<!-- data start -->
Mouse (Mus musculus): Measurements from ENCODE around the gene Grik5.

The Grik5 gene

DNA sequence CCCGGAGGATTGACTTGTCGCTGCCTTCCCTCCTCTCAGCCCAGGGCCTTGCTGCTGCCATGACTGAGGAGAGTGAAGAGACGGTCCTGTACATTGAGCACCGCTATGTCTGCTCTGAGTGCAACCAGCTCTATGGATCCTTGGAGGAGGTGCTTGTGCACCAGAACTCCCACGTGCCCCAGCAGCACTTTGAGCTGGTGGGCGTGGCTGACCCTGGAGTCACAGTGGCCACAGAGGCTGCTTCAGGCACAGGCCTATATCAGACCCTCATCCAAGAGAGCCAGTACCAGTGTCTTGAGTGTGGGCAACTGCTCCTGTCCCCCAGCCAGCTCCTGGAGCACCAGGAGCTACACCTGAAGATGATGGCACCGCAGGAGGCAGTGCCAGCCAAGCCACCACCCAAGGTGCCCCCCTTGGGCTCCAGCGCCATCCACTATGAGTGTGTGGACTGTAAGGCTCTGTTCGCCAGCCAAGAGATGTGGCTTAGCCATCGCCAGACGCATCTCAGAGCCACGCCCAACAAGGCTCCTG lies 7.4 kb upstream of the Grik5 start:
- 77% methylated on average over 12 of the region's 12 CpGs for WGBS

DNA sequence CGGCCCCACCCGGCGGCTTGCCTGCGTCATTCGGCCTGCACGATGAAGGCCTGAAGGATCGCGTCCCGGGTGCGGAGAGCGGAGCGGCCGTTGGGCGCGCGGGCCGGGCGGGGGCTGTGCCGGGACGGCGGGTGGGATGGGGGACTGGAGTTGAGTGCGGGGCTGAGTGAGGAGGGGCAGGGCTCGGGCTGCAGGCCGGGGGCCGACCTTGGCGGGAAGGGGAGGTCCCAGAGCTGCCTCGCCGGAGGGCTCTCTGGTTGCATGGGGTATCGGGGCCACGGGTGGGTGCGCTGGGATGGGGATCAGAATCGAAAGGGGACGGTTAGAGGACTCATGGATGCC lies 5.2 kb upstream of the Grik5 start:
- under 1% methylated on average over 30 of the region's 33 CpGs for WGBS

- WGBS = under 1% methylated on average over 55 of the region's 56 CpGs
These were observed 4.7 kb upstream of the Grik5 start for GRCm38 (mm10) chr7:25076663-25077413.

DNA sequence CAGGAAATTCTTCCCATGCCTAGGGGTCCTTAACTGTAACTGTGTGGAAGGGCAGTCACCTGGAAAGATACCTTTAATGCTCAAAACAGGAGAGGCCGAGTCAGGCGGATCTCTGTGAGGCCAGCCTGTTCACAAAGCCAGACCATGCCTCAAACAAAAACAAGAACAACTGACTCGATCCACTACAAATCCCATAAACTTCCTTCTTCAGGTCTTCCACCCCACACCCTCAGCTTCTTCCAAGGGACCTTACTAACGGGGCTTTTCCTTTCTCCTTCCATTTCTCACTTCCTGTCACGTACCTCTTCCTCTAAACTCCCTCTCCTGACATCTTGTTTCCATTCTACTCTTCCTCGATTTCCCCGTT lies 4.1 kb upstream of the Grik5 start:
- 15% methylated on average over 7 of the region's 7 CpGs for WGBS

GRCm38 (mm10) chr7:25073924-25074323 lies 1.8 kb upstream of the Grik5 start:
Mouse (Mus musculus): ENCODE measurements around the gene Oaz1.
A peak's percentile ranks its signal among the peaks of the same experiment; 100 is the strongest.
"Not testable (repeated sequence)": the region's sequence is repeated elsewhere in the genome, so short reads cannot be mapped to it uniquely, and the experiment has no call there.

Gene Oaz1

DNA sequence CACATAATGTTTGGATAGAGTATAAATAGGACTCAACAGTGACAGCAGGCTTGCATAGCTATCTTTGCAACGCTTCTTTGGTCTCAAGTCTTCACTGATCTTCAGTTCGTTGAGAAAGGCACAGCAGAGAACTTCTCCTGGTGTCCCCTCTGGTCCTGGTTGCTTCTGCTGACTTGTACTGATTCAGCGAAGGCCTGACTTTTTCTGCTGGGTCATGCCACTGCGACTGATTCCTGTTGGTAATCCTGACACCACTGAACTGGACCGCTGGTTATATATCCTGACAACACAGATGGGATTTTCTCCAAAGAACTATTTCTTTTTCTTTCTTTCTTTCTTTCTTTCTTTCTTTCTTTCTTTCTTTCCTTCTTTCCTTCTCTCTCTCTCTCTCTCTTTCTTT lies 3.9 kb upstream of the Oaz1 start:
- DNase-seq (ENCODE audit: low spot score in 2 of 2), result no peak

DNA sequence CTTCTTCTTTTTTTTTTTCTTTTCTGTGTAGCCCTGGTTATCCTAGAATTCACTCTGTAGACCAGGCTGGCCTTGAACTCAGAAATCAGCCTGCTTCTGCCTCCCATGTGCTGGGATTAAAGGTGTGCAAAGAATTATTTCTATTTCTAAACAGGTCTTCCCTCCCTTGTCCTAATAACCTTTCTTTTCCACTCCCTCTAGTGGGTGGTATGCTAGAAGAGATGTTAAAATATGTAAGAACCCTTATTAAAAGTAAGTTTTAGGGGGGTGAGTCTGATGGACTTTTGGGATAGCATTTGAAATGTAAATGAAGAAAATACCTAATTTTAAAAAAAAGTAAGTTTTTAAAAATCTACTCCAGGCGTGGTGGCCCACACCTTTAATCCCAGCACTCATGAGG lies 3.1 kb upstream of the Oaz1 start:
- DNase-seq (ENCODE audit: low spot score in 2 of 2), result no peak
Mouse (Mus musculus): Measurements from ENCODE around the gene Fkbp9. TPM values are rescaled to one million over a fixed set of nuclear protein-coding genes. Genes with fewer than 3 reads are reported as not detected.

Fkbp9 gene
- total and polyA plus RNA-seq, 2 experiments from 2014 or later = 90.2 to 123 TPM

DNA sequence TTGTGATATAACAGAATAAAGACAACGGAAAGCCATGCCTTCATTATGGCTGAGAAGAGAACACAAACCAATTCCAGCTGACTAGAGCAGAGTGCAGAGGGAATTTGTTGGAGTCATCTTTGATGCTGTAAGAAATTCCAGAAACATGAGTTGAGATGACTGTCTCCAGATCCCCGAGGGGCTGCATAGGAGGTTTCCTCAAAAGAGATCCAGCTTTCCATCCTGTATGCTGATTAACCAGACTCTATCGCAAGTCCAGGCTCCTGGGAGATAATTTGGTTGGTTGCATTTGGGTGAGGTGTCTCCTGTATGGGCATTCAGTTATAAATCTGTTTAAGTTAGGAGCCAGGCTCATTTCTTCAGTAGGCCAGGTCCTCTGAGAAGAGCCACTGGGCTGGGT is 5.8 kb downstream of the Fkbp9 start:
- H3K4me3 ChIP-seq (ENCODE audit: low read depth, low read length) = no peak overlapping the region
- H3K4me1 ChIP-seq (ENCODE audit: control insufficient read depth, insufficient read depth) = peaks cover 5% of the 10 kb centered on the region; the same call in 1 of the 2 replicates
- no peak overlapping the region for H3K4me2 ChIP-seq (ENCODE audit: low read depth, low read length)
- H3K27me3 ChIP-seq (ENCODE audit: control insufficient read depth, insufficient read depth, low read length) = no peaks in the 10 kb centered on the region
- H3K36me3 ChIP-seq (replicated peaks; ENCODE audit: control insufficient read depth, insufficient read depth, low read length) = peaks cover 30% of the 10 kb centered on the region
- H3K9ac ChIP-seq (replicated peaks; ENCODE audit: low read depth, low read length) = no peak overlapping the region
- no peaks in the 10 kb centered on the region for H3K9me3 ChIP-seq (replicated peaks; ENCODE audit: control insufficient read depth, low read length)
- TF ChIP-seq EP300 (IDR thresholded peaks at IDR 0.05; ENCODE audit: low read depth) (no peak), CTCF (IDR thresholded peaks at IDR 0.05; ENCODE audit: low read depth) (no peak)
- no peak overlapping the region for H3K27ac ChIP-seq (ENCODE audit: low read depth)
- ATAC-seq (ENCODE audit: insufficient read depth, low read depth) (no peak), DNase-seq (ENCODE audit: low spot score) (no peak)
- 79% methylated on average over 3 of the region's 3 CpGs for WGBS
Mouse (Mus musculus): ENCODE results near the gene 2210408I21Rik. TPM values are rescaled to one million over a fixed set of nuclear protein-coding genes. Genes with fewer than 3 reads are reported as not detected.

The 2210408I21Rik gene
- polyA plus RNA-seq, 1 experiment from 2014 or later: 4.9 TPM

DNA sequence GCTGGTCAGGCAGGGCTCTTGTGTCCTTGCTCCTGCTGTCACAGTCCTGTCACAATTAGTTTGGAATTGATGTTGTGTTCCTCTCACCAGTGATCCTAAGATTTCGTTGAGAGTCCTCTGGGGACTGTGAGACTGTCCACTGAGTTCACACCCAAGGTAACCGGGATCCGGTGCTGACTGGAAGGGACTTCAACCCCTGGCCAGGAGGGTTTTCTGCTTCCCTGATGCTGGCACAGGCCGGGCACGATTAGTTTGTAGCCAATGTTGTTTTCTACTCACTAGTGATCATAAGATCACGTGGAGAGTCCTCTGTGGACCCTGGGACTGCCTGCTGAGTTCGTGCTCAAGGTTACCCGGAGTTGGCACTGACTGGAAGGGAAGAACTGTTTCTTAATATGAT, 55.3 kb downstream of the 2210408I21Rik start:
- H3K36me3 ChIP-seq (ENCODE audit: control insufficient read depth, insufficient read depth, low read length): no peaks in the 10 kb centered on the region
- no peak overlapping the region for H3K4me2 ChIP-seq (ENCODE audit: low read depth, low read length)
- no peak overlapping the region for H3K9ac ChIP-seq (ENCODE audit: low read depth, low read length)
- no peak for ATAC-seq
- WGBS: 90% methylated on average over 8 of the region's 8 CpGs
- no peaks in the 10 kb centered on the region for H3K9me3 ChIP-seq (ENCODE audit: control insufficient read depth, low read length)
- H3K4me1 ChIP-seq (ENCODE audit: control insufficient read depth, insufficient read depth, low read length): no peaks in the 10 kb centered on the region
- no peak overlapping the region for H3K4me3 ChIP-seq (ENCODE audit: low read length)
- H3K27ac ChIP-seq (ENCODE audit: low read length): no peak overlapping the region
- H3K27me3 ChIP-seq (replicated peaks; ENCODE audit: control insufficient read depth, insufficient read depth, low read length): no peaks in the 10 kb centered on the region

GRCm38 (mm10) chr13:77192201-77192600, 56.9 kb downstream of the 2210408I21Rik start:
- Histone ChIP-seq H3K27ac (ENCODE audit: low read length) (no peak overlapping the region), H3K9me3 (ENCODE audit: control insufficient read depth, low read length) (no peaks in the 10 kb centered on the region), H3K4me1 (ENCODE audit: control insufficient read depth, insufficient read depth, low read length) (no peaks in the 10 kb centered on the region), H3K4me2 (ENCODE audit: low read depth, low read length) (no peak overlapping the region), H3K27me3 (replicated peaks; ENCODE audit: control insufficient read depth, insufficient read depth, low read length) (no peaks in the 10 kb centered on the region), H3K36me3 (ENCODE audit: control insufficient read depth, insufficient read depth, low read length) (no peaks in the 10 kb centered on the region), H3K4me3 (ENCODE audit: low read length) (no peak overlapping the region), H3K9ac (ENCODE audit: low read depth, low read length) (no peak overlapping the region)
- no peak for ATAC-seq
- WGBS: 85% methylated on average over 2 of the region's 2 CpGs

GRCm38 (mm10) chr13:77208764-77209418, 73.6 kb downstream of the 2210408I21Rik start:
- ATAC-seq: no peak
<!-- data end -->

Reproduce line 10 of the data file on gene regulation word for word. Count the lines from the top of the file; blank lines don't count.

- 15% methylated on average over 7 of the region's 7 CpGs for WGBS